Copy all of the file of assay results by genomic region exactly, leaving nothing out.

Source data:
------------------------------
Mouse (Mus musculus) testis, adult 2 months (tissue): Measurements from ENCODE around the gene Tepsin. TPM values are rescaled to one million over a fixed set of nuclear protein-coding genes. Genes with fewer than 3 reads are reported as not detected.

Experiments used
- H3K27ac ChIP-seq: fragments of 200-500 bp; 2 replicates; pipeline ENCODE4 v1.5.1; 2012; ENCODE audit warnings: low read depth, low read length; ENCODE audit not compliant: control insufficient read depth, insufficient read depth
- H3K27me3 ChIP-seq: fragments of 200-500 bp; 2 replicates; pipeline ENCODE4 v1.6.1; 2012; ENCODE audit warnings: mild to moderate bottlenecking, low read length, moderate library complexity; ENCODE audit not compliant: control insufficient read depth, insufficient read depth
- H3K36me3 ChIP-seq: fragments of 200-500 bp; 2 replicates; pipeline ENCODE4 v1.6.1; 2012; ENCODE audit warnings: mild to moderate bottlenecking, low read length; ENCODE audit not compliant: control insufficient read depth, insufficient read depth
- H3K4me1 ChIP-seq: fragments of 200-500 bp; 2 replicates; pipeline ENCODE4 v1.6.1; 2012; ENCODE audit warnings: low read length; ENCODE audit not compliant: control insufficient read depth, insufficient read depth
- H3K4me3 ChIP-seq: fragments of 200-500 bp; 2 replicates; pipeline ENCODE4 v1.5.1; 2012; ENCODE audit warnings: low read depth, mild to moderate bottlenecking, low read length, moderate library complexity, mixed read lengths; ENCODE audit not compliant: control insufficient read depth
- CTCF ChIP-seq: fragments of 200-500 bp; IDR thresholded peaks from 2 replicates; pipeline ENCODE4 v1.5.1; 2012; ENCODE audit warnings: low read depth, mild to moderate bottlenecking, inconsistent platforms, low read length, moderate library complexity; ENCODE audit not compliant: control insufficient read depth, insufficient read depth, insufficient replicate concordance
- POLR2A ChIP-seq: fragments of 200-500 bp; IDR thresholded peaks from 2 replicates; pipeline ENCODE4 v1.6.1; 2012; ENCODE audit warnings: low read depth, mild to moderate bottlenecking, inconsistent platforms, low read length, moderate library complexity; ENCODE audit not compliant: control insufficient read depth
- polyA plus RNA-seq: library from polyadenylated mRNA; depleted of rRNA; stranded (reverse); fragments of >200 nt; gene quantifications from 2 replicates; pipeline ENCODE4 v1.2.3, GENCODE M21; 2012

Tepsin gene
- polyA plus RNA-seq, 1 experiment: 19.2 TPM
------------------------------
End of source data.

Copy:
Mouse (Mus musculus) testis, adult 2 months (tissue): Measurements from ENCODE around the gene Tepsin. TPM values are rescaled to one million over a fixed set of nuclear protein-coding genes. Genes with fewer than 3 reads are reported as not detected.

Experiments used
- H3K27ac ChIP-seq: fragments of 200-500 bp; 2 replicates; pipeline ENCODE4 v1.5.1; 2012; ENCODE audit warnings: low read depth, low read length; ENCODE audit not compliant: control insufficient read depth, insufficient read depth
- H3K27me3 ChIP-seq: fragments of 200-500 bp; 2 replicates; pipeline ENCODE4 v1.6.1; 2012; ENCODE audit warnings: mild to moderate bottlenecking, low read length, moderate library complexity; ENCODE audit not compliant: control insufficient read depth, insufficient read depth
- H3K36me3 ChIP-seq: fragments of 200-500 bp; 2 replicates; pipeline ENCODE4 v1.6.1; 2012; ENCODE audit warnings: mild to moderate bottlenecking, low read length; ENCODE audit not compliant: control insufficient read depth, insufficient read depth
- H3K4me1 ChIP-seq: fragments of 200-500 bp; 2 replicates; pipeline ENCODE4 v1.6.1; 2012; ENCODE audit warnings: low read length; ENCODE audit not compliant: control insufficient read depth, insufficient read depth
- H3K4me3 ChIP-seq: fragments of 200-500 bp; 2 replicates; pipeline ENCODE4 v1.5.1; 2012; ENCODE audit warnings: low read depth, mild to moderate bottlenecking, low read length, moderate library complexity, mixed read lengths; ENCODE audit not compliant: control insufficient read depth
- CTCF ChIP-seq: fragments of 200-500 bp; IDR thresholded peaks from 2 replicates; pipeline ENCODE4 v1.5.1; 2012; ENCODE audit warnings: low read depth, mild to moderate bottlenecking, inconsistent platforms, low read length, moderate library complexity; ENCODE audit not compliant: control insufficient read depth, insufficient read depth, insufficient replicate concordance
- POLR2A ChIP-seq: fragments of 200-500 bp; IDR thresholded peaks from 2 replicates; pipeline ENCODE4 v1.6.1; 2012; ENCODE audit warnings: low read depth, mild to moderate bottlenecking, inconsistent platforms, low read length, moderate library complexity; ENCODE audit not compliant: control insufficient read depth
- polyA plus RNA-seq: library from polyadenylated mRNA; depleted of rRNA; stranded (reverse); fragments of >200 nt; gene quantifications from 2 replicates; pipeline ENCODE4 v1.2.3, GENCODE M21; 2012

Tepsin gene
- polyA plus RNA-seq, 1 experiment: 19.2 TPM